Variations in Intramuscular Fat Content and Profile in Angus × Nellore Steers Under Different Feeding Strategies Contribute to Color and Tenderness Development in Longissimus thoracis

Daniel S. Antonelo, Mariane Beline, Saulo L. Silva, Juan F.M. Gómez, Christina R. Ferreira, Xue Zhang, Bruna Pavan, Larissa A. Koulicoff, Alessandra F. Rosa, Rodrigo S. Goulart, David E. Gerrard, Surendranath P. Suman, M. Wes Schilling, Julio C.C. Balieiro

Research output: Contribution to journalArticlepeer-review

4 Scopus citations

Abstract

Muscle from cattle reared under different finishing regimes (grain vs. forage) and with different growth rates may have divergent metabolic signatures that are reflective of their inherent differences in biochemical processes, which may impact their subsequent transformation into high-quality beef. Differences in muscle lipid profiles were characterized in Angus × Nellore crossbred steers, using multiple reaction monitoring profiling, to identify potential metabolic signatures correlated to beef color and tenderness in the longissimus thoracis muscle of cattle fed in either a feedlot-or pasture-based system programmed to achieve either a high or low growth rate. A total of 440 lipids were significant, which were related mainly to triglycerides and phosphatidylcholine lipids. Distinct clusters between feeding strategies for the lipid dataset were revealed, which affected glycerolipid metabolism (P = 0.004), phospholipid metabolism (P = 0.009), sphingolipid metabolism (P = 0.050), and mitochondrial beta-oxidation of long-chain saturated fatty acid (P = 0.073) pathways. Lipid content and profile differed with feeding strategies, which were related to L*, a*, and tenderness. These findings provide a comprehensive and in-depth understanding of lipidomic profiling of beef cattle finished under different feeding strategies and provide a basis for the relationship between lipid content and profiles and beef quality development.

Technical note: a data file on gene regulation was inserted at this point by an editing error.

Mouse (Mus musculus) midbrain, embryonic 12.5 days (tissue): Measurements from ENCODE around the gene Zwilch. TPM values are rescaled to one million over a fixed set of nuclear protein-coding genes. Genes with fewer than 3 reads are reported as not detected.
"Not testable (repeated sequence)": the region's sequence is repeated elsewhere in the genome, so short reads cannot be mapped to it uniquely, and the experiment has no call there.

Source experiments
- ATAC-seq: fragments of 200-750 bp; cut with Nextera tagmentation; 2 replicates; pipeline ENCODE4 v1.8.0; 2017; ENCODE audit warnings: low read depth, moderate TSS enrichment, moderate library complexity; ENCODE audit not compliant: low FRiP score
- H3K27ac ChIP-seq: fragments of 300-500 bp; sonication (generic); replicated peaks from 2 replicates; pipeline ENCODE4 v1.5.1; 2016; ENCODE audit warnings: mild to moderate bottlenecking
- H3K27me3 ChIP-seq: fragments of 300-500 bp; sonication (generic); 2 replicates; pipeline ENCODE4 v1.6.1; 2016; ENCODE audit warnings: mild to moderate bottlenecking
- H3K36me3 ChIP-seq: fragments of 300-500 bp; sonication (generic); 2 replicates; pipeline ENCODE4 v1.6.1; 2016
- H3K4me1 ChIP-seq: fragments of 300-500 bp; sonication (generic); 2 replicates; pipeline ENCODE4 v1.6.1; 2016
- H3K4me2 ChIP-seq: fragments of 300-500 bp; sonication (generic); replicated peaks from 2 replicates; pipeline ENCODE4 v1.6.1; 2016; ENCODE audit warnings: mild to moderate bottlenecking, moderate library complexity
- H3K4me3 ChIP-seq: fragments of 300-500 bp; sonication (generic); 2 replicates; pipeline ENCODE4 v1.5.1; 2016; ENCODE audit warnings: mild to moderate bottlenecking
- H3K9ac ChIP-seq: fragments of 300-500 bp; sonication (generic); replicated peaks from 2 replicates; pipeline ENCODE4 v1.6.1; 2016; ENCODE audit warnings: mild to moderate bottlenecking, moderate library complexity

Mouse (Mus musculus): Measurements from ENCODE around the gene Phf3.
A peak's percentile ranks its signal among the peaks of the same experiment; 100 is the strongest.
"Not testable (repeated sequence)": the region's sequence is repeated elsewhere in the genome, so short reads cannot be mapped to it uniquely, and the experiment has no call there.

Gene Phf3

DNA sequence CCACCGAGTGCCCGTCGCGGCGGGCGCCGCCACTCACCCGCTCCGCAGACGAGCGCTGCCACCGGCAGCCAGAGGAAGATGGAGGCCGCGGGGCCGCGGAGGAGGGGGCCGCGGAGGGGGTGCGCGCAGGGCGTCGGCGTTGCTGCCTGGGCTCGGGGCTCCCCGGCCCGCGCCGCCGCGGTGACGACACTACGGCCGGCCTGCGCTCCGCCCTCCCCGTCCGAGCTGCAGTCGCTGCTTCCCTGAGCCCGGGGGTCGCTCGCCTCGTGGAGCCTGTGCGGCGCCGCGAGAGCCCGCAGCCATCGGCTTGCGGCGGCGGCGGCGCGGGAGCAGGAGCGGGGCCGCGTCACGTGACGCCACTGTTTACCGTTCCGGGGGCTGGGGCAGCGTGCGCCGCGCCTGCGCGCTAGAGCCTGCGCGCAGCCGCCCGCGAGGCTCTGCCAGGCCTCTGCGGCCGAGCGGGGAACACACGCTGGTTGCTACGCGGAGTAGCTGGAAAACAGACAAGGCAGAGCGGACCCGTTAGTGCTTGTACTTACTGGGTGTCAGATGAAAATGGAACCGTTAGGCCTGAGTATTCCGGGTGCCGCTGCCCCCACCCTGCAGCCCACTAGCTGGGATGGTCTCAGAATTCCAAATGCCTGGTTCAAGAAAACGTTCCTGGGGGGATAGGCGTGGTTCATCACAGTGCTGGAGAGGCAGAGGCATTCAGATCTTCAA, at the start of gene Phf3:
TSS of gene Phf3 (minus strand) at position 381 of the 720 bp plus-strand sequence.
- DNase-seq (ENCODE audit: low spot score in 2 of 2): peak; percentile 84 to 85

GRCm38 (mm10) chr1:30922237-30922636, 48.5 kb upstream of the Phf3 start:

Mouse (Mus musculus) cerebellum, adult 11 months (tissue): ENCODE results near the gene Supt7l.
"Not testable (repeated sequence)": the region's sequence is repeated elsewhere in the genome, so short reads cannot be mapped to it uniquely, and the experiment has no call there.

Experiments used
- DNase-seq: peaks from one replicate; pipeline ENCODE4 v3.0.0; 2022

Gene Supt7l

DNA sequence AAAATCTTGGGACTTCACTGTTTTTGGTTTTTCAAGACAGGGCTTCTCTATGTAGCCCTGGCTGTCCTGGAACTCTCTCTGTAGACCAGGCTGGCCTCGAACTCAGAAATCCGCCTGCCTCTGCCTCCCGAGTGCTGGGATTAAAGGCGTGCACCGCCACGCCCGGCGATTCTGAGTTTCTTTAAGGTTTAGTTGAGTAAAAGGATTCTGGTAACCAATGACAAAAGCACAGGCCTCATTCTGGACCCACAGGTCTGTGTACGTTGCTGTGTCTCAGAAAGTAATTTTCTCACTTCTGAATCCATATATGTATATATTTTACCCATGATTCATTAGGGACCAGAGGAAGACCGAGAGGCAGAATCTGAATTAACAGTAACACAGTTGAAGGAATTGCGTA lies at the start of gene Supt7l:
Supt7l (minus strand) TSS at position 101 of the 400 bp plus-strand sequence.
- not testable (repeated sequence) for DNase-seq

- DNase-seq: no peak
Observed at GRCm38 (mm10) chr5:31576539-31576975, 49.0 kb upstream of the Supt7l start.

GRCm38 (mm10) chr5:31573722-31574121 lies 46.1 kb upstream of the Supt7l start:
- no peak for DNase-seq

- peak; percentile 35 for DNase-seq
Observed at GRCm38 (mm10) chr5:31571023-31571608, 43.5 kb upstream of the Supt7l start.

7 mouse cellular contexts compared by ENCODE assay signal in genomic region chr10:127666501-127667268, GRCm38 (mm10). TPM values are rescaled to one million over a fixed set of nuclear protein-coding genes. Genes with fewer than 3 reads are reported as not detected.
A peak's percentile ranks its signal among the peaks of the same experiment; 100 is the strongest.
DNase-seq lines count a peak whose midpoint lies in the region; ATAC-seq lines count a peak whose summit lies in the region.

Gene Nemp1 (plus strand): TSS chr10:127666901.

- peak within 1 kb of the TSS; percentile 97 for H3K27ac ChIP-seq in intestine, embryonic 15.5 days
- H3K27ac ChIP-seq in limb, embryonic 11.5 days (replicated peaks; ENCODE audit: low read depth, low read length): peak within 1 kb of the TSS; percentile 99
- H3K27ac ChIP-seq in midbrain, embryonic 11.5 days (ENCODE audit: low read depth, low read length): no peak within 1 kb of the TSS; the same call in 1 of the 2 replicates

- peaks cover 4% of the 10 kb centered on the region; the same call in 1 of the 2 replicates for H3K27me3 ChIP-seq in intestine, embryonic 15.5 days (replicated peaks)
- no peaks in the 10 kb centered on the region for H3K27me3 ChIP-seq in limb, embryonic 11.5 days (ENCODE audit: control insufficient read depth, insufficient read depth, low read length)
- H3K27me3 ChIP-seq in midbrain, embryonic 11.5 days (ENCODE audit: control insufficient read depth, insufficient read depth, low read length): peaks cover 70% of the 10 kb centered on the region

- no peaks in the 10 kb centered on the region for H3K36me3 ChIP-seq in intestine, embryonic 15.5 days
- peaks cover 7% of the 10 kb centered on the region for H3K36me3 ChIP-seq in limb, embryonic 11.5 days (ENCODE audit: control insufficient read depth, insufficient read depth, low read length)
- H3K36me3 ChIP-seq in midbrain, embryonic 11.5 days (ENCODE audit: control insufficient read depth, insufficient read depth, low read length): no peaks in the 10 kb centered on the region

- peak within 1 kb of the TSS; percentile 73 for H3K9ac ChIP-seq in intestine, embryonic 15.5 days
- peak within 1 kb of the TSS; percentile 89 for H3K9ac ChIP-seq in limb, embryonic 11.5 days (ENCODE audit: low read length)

Original languageEnglish
Article number13043
JournalMeat and Muscle Biology
Volume6
Issue number1
DOIs
StatePublished - 2022

Bibliographical note

Publisher Copyright:
© 2021 Antonelo, et al.

Keywords

  • beef quality
  • finishing system
  • growth rate
  • lipidomics
  • multiple reaction monitoring profiling

ASJC Scopus subject areas

  • Animal Science and Zoology
  • Food Science

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